Access

You are not currently logged in.

Access your personal account or get JSTOR access through your library or other institution:

login

Log in to your personal account or through your institution.

Searching for a Theory of Bureaucratic Structure

William F. West
Journal of Public Administration Research and Theory: J-PART
Vol. 7, No. 4 (Oct., 1997), pp. 591-613
Stable URL: http://www.jstor.org/stable/1181661
Page Count: 23
  • Download ($42.00)
  • Cite this Item
Searching for a Theory of Bureaucratic Structure
Preview not available

Abstract

Administrative institutions often have important implications for the allocation of scarce resources. To some extent, therefore, they reflect the interests of those who have a stake in policy implementation. Although scholars have devoted increased attention to this fact, current theories that seek to explain bureaucratic structure as a reflection of politics are severely limited in range. In addition, they provide little insight as to the kinds of interests that underlie specific institutional arrangements. Future research should seek to identify contextual variables that condition institutional choice within the administrative process.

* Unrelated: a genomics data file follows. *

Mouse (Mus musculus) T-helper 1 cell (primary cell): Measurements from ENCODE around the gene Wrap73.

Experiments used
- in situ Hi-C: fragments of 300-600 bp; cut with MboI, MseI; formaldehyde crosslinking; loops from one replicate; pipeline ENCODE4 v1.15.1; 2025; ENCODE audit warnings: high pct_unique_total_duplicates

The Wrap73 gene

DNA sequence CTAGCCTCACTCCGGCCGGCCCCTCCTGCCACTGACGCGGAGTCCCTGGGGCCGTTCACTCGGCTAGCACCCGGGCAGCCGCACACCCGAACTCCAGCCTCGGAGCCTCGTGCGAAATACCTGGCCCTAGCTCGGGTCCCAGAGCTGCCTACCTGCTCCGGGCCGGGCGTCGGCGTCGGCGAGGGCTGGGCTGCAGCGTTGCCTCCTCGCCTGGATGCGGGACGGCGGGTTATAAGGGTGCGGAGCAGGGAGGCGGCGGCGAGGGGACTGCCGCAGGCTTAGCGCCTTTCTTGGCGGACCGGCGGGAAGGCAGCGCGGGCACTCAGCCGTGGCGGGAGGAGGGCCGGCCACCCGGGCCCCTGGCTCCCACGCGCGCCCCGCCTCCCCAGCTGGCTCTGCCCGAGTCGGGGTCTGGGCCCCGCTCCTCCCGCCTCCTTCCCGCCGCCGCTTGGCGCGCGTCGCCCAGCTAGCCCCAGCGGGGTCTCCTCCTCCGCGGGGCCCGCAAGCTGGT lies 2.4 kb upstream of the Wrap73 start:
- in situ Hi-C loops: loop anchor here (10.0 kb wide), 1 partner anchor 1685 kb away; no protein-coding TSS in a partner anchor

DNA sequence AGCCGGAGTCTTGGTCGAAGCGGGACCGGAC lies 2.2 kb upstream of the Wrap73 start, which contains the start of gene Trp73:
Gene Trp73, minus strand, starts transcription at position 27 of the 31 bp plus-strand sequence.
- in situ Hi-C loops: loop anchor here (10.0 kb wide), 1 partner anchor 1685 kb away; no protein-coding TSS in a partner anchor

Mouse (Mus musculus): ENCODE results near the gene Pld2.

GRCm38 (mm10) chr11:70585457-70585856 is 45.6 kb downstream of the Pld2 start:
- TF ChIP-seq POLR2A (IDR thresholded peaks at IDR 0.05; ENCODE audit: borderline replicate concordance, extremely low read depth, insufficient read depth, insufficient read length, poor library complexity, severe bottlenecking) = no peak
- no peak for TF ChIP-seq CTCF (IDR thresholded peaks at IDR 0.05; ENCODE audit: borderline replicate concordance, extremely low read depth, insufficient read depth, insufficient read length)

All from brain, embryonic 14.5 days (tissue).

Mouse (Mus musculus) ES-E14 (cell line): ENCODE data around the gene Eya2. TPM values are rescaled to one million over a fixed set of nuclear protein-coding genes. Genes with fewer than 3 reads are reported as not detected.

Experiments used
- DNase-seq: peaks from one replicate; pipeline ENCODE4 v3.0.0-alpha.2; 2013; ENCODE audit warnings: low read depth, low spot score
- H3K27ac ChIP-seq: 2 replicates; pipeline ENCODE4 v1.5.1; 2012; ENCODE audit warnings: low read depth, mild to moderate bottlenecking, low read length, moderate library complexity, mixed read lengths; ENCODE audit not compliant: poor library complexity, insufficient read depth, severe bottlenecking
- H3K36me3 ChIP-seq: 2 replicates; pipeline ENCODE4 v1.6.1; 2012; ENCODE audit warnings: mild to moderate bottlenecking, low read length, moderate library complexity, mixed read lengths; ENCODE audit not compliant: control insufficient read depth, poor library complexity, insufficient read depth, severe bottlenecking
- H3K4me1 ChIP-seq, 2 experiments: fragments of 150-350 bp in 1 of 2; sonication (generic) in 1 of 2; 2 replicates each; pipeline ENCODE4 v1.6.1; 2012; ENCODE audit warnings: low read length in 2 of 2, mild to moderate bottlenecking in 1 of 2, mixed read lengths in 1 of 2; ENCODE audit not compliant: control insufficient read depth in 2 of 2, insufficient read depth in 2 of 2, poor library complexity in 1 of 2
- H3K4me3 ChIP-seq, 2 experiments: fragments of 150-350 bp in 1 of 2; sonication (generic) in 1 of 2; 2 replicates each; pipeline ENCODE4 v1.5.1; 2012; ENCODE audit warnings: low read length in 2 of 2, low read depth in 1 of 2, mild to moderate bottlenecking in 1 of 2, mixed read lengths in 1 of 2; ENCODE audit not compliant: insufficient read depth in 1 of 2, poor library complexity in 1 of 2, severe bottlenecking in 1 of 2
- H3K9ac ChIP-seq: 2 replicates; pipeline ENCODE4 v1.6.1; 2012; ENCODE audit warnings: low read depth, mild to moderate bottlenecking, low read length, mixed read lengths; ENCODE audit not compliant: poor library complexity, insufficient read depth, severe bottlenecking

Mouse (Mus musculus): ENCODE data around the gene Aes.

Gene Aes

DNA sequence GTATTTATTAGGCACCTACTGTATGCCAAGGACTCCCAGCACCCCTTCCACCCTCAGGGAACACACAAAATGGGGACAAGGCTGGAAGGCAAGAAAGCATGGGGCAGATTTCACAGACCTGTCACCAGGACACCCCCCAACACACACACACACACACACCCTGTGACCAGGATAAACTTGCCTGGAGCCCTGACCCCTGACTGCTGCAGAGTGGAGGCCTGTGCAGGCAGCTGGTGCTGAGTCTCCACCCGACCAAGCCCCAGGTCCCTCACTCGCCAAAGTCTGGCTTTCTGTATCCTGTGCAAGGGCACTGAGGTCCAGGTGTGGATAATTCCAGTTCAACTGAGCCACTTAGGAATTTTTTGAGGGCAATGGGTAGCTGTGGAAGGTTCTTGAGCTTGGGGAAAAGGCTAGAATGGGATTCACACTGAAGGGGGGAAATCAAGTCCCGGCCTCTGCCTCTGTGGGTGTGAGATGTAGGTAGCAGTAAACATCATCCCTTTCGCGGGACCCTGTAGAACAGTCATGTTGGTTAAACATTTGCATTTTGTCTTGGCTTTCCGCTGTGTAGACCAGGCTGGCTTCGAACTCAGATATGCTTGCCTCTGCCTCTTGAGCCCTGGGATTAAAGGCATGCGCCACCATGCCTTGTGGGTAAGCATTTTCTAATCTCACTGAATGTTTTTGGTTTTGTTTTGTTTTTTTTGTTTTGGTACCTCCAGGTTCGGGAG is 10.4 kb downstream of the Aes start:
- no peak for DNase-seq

Page Thumbnails

  • Thumbnail: Page 
591
    591
  • Thumbnail: Page 
592
    592
  • Thumbnail: Page 
593
    593
  • Thumbnail: Page 
594
    594
  • Thumbnail: Page 
595
    595
  • Thumbnail: Page 
596
    596
  • Thumbnail: Page 
597
    597
  • Thumbnail: Page 
598
    598
  • Thumbnail: Page 
599
    599
  • Thumbnail: Page 
600
    600
  • Thumbnail: Page 
601
    601
  • Thumbnail: Page 
602
    602
  • Thumbnail: Page 
603
    603
  • Thumbnail: Page 
604
    604
  • Thumbnail: Page 
605
    605
  • Thumbnail: Page 
606
    606
  • Thumbnail: Page 
607
    607
  • Thumbnail: Page 
608
    608
  • Thumbnail: Page 
609
    609
  • Thumbnail: Page 
610
    610
  • Thumbnail: Page 
611
    611
  • Thumbnail: Page 
612
    612
  • Thumbnail: Page 
613
    613